test2_id NUMBER,
test_id NUMBER,
test2_day_start date);

create or replace view test2 as select * from test2_tab;

create or replace trigger io_test2
instead of insert on test2
for each row
begin
   insert into test2_tab (
                            test2_id
                          , test_id
                          , test2_day_start
                         )
      select
                 :new.test2_id
               , :new.test_id
               , :new.test2_day_start
      from dual
      where not exists
         (
            select null
            from test
            where test.test_id = :new.test_id
            and test.test_day_start >= :new.test2_day_start
         )
   ;
   if sql%rowcount = 0 then 
raise_application_error(-20999,
'trigger:io_test2:test2_day_start is on or before parent''s day_start');
 end if;
end;
/
show errors


insert into test values (1, sysdate);
insert into test values (2, sysdate+1);
insert into test values (3, sysdate+2);

commit;

select * from test;

insert into test2 values (1, 1, SYSDATE);
insert into test2 values (2, 1, SYSDATE+1.5);
insert into test2 values (3, 1, SYSDATE+1.75);
insert into test2 values (4, 1, SYSDATE+2);
insert into test2 values (5, 2, SYSDATE+4);
insert into test2 values (6, 2, SYSDATE+8);
insert into test2 values (7, 3, SYSDATE+11);

commit;

select * from test2;

--------------- the insert that you want to fail, will fail

insert into test2 values (8, 1, SYSDATE-1);


some points of interest:

1) My view names are your original table names. why did I do this? A question of design philosphy (do you know what design philosphy is about?).

2) there are no primary or foreign key constraints defined in your example. You should use an example that includes these as these will be part of your real database won't they?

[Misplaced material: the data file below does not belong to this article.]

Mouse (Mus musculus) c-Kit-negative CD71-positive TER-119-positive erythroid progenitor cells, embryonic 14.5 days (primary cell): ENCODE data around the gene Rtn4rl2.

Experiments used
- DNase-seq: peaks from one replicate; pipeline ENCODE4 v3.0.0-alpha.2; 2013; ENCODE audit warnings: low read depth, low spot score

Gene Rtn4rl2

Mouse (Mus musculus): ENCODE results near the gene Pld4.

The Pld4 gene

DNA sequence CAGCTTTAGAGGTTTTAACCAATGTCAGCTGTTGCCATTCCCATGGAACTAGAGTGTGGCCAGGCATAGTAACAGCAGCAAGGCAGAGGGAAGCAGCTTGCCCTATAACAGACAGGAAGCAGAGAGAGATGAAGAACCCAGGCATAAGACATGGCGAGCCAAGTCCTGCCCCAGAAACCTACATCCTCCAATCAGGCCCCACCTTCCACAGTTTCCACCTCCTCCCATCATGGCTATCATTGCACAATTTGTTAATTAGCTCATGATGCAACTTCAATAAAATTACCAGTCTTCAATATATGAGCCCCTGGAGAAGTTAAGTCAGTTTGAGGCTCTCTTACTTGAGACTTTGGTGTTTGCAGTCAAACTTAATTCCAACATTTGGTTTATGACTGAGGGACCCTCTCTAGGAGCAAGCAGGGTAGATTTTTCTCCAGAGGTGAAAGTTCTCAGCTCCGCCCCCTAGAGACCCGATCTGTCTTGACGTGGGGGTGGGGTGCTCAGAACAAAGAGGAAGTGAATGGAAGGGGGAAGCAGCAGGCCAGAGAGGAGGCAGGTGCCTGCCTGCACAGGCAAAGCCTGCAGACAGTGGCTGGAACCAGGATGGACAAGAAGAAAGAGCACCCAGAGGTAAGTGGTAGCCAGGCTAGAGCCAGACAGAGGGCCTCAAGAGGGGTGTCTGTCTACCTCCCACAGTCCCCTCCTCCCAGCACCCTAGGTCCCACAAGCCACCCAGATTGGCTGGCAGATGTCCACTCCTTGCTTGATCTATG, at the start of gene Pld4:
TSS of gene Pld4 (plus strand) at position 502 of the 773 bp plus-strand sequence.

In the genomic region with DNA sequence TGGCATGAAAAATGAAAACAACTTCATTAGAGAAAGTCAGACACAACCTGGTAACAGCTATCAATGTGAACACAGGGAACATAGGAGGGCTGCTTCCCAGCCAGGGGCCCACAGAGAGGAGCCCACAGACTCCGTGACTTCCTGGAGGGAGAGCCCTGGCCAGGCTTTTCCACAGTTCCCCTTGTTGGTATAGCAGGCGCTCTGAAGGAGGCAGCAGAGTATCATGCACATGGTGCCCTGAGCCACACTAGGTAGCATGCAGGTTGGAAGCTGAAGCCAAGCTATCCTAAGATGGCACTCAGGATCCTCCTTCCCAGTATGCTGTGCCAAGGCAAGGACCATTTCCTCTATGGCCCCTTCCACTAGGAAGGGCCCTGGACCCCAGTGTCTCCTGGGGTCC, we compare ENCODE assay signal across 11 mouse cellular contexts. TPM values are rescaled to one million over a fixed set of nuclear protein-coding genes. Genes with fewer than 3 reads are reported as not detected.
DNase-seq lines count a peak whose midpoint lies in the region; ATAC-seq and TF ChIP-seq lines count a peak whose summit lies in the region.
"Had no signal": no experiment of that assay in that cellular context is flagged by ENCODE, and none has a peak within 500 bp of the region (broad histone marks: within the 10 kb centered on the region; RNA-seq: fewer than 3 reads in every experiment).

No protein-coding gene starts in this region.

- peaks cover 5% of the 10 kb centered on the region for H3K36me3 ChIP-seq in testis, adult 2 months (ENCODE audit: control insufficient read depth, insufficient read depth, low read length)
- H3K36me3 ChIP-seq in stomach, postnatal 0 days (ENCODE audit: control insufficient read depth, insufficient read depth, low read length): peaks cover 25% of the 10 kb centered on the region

3) my error message is a little lacking, I should have included enough of the data that caused the error so that people debugging the problem will have at least some shot at figuring out what actually happened.

4) if you have problems with any of these ideas, or you do something dumb like go to production with one of them without first doing the reseach and testing you should have done, and without involving someone else like your DBA or ARCHITECT so that you don't have to take the heat alone, and you hose yourself and need help because of it, don't call me, I'll call you.

Run the code, see the output, be in awe of it, then close your jaw and get busy talking with your DBA and ARCHITECT about the problem you are addressing and its possible solutions. Get GOOGLING and lookup the stuff I mentioned. I leave it to you to learn, write, test, and evaluate the other possible solutions I mentioned. This is actually a great thing for you to be faced with. If you do the research and work I have suggested, then no matter which way you go a month (two, or three) from now, you will have taken a big step forward as an Oracle Developer.

My cat Sparky says it is time for bed, so Have Fun, and Good luck, Kevin

[Updated on: Fri, 25 January 2008 00:38] by Moderator

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Re: multiple table trigger or constraint [message #296181 is a reply to message #296148] Fri, 25 January 2008 00:44 Go to previous messageGo to next message
Michel Cadot
Messages: 64120
Registered: March 2007
Location: Nanterre, France, http://...
Senior Member
Account Moderator
If you have a complex logic between tables the best way is to allow update/insert/delete ONLY via procedure that implements this logic and forbid any direct insert/update/delete.

If you want to do it through trigger, you have to previously lock the tables or work alone.

By the way, please read OraFAQ Forum Guide, especially "How to format your post?" section.
Make sure that lines of code do not exceed 80 characters when you format.
Indent the code.
Use the "Preview Message" button to verify.
Always post your Oracle version (4 decimals) and error message.


Regards
Michel

[Updated on: Fri, 25 January 2008 00:45]

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Re: multiple table trigger or constraint [message #296271 is a reply to message #296148] Fri, 25 January 2008 08:13 Go to previous message
Kevin Meade
Messages: 2101
Registered: December 1999
Location: Connecticut USA
Senior Member
Once again Michel has the best answer of all.

Kevin